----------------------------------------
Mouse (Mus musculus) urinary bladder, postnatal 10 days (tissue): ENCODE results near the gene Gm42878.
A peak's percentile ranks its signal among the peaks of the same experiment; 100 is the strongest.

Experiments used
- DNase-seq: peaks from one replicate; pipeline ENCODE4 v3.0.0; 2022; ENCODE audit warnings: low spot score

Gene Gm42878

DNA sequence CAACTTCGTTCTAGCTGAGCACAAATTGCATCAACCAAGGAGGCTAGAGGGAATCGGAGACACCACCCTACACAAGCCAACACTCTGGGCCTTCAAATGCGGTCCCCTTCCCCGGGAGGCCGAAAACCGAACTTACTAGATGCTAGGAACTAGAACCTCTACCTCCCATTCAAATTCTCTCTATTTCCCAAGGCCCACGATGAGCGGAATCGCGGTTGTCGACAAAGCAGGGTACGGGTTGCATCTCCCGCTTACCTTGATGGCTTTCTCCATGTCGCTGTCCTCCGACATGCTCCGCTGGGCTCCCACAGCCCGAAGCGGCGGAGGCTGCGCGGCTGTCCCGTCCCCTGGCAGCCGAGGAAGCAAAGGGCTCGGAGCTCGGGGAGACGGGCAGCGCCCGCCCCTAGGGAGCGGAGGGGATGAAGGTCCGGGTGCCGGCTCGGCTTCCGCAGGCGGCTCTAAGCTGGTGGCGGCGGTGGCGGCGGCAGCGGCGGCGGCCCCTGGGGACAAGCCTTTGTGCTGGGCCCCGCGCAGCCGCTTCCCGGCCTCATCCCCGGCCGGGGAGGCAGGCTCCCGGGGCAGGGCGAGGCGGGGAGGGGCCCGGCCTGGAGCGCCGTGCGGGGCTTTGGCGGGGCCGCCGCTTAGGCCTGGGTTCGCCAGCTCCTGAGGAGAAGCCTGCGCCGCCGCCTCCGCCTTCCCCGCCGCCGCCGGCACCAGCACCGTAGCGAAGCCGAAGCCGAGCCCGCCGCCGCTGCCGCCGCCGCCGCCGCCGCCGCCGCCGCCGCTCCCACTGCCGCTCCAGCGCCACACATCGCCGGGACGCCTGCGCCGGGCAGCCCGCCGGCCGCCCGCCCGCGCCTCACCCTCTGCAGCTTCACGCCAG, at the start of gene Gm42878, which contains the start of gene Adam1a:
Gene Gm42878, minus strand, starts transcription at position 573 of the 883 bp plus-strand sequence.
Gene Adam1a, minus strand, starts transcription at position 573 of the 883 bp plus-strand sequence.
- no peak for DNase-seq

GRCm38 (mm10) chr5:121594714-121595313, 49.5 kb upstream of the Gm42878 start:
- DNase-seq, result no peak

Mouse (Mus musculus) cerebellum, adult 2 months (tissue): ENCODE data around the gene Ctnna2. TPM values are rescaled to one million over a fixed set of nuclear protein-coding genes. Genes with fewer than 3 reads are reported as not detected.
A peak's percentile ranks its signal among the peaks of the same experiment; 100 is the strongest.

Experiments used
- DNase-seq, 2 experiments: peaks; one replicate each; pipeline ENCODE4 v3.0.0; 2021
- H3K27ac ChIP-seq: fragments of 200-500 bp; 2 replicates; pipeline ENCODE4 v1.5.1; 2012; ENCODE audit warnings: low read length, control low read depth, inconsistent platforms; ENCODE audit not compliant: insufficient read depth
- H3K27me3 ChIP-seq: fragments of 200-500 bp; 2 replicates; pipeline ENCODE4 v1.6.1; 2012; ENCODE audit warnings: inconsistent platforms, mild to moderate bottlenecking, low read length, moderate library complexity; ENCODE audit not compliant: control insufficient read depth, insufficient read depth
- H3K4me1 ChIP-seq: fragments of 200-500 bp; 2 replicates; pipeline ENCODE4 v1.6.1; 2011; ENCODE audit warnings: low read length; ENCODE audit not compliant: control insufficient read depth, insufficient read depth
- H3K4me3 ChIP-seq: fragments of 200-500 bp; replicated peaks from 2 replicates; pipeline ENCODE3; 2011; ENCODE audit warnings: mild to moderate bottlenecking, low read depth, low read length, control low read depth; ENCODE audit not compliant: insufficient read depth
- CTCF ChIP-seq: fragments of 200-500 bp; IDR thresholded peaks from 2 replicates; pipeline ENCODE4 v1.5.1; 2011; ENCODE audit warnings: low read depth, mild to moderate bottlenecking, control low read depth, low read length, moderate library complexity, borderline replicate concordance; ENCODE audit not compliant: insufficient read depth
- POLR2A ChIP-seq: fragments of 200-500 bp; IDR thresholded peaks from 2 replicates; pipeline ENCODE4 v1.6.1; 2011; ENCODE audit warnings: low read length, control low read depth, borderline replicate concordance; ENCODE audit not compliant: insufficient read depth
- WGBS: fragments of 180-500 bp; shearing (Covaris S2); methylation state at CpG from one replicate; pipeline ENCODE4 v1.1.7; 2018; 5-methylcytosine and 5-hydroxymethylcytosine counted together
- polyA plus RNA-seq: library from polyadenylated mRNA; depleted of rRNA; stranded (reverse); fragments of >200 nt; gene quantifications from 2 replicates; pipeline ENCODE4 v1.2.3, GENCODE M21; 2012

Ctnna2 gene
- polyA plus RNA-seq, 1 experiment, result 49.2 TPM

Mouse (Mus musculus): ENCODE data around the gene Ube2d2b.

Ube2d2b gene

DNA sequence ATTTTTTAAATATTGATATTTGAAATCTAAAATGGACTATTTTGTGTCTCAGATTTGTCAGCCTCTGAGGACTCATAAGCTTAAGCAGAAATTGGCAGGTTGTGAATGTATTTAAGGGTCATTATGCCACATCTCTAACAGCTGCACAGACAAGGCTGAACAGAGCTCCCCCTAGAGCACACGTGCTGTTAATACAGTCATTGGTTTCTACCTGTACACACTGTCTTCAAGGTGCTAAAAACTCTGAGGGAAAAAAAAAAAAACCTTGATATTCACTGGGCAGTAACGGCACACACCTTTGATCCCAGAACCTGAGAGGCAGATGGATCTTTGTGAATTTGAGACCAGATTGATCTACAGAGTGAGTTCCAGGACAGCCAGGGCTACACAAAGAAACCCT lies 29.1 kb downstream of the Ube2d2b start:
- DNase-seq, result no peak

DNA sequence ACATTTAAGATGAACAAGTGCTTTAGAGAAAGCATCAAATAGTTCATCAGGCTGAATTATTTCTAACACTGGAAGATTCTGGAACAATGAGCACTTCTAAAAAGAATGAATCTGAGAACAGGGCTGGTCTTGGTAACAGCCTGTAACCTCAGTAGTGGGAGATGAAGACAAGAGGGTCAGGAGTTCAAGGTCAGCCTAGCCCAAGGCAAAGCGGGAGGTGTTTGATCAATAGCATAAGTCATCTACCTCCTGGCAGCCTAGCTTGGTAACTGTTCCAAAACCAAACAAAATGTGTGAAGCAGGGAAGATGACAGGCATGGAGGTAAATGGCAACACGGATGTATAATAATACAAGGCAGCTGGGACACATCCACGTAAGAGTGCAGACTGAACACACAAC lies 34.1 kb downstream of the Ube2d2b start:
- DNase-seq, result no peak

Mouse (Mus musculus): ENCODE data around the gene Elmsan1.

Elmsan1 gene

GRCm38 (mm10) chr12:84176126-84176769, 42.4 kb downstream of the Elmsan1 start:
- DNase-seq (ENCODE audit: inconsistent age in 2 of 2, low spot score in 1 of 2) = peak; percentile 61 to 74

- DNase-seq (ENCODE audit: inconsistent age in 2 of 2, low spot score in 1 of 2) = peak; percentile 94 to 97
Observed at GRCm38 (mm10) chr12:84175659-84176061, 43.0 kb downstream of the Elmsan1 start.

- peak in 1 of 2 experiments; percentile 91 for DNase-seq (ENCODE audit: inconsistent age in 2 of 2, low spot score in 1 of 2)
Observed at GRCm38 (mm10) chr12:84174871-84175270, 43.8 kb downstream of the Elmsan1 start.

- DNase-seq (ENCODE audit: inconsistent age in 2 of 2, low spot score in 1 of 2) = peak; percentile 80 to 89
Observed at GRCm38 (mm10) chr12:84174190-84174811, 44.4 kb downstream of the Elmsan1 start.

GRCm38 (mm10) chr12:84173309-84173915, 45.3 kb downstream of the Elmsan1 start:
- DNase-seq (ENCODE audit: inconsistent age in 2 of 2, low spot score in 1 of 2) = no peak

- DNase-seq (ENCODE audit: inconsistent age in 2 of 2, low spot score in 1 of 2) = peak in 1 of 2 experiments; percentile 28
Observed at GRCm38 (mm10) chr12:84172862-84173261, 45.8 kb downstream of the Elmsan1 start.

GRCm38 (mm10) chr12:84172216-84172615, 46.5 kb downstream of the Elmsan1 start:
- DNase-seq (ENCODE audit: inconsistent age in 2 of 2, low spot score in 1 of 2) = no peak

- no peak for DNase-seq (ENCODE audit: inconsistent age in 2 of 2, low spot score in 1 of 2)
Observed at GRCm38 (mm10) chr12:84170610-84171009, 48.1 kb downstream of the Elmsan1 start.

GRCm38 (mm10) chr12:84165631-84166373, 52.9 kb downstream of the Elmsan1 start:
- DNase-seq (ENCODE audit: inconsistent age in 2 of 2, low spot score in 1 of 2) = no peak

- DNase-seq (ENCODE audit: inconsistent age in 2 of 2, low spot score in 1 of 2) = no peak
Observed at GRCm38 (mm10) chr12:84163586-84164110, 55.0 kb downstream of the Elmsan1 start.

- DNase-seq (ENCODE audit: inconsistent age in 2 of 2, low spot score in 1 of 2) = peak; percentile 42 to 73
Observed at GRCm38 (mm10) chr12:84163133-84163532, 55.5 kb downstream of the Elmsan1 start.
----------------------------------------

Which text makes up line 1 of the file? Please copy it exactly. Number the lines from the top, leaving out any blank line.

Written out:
Mouse (Mus musculus) urinary bladder, postnatal 10 days (tissue): ENCODE results near the gene Gm42878.